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MRC Mitochondrial Biology Unit


Professor Patrick Chinnery jointly led in the first population-scale study on how common metabolites in the blood are influenced by variations in the DNA of mitochondria (mtDNA) – the powerhouses of human cells.

This collaboration between scientists at the Wellcome Sanger Institute, the University of Cambridge and others, identified associations between mtDNA variants and an amino-acid, N-formylmethionine (fMet) which is essential for mitochondrial to make their own proteins. They also showed the effects of fMet on the risk of developing a range of common, late-onset illnesses.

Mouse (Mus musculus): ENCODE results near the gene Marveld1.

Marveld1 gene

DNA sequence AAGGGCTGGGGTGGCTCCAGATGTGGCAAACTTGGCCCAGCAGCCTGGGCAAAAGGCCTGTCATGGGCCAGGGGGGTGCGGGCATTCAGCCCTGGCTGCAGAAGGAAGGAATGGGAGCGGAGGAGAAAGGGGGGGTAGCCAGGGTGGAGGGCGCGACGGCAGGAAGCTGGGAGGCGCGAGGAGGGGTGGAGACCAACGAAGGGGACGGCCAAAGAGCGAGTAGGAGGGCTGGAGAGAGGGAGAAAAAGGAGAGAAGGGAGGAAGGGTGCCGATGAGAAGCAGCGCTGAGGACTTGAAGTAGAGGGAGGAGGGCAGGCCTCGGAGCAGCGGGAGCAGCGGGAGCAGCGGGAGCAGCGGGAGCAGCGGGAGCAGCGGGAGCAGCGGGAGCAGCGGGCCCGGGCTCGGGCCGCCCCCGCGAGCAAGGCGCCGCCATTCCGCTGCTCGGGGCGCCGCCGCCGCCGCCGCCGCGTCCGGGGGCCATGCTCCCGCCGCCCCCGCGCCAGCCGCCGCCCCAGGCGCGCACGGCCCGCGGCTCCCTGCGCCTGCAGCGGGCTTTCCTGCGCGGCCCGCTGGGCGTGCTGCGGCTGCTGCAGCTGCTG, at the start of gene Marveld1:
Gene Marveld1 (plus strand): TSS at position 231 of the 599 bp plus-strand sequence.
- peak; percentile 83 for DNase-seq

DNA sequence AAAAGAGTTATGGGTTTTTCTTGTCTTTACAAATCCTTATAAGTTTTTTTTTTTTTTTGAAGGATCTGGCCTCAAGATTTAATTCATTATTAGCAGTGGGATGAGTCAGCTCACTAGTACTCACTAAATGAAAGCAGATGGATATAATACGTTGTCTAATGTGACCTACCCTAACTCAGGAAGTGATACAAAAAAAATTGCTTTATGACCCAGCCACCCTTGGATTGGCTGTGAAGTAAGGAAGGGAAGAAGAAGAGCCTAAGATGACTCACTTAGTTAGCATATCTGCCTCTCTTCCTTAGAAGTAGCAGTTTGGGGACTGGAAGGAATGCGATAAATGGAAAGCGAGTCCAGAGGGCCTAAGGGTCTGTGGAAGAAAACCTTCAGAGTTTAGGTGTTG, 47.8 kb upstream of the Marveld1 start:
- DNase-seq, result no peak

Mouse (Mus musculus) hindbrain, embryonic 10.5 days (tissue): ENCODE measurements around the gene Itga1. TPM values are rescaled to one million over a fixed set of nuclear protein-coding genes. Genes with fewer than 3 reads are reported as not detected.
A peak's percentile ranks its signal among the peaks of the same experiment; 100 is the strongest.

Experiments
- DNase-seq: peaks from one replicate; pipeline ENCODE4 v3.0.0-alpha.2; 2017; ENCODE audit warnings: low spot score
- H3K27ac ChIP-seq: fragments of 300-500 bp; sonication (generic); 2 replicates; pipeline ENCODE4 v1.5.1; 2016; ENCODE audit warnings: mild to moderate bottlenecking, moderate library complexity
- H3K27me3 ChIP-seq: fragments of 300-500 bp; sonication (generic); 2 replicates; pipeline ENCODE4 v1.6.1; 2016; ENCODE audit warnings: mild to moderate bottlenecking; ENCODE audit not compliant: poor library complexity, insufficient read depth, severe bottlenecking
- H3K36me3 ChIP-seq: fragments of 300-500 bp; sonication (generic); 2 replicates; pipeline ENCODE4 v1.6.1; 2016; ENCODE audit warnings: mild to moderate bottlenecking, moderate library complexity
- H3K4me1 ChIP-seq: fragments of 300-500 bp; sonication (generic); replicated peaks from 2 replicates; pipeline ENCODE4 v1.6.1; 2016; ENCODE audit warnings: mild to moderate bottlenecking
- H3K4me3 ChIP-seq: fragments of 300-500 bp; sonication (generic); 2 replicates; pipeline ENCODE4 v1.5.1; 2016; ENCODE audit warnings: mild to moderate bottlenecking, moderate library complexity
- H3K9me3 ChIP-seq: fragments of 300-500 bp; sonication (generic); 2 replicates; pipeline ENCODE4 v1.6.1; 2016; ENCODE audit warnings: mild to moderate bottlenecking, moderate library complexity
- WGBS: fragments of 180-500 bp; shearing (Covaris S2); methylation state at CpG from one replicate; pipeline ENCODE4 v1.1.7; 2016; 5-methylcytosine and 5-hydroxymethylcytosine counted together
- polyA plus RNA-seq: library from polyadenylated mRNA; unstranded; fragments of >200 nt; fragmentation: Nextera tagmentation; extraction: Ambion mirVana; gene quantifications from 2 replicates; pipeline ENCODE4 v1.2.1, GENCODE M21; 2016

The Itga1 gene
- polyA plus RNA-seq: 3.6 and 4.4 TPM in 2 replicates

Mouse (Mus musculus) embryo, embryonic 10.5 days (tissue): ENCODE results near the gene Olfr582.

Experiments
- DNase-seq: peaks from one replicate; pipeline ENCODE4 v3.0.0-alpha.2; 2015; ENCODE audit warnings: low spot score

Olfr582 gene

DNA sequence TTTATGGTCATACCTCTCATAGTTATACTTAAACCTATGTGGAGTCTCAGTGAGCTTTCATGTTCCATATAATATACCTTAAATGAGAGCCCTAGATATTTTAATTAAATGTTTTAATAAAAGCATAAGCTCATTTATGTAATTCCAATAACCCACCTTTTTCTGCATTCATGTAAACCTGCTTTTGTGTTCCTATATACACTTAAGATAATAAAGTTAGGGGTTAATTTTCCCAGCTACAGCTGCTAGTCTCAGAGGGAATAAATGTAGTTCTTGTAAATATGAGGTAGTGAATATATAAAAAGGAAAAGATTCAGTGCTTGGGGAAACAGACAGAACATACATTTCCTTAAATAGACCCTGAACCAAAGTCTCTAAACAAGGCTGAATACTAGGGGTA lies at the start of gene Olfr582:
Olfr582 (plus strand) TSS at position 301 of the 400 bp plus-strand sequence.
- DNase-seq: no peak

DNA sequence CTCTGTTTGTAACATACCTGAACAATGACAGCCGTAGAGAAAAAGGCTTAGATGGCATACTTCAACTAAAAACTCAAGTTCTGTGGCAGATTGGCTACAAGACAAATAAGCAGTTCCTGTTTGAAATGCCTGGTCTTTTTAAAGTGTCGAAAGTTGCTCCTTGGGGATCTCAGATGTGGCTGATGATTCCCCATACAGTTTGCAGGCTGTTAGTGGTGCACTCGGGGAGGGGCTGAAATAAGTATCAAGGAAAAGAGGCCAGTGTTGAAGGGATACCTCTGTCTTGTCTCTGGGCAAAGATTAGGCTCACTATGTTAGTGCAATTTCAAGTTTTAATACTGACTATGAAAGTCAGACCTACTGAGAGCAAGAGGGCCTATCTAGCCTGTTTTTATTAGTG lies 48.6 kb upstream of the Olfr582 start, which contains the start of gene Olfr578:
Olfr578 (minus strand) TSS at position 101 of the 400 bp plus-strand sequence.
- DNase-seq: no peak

The study, published in Nature Medicine, found that higher fMet levels are associated with increased risk of a wide range of late-onset diseases and all-cause mortality, demonstrating fMet’s potential as a biomarker of ageing and disease risk, as well as the importance of research into mitochondrial DNA variants. For further details, please see the Wellcome Sanger Institute’s full press release.

Full publication reference:

Na Cai, Aurora Gomez-Duran and Ekaterina Yonova-Doing et al. (2021). Mitochondrial DNA variants modulate N-formylmethionine, proteostasis and risk of late-onset human diseases. Nature Medicine.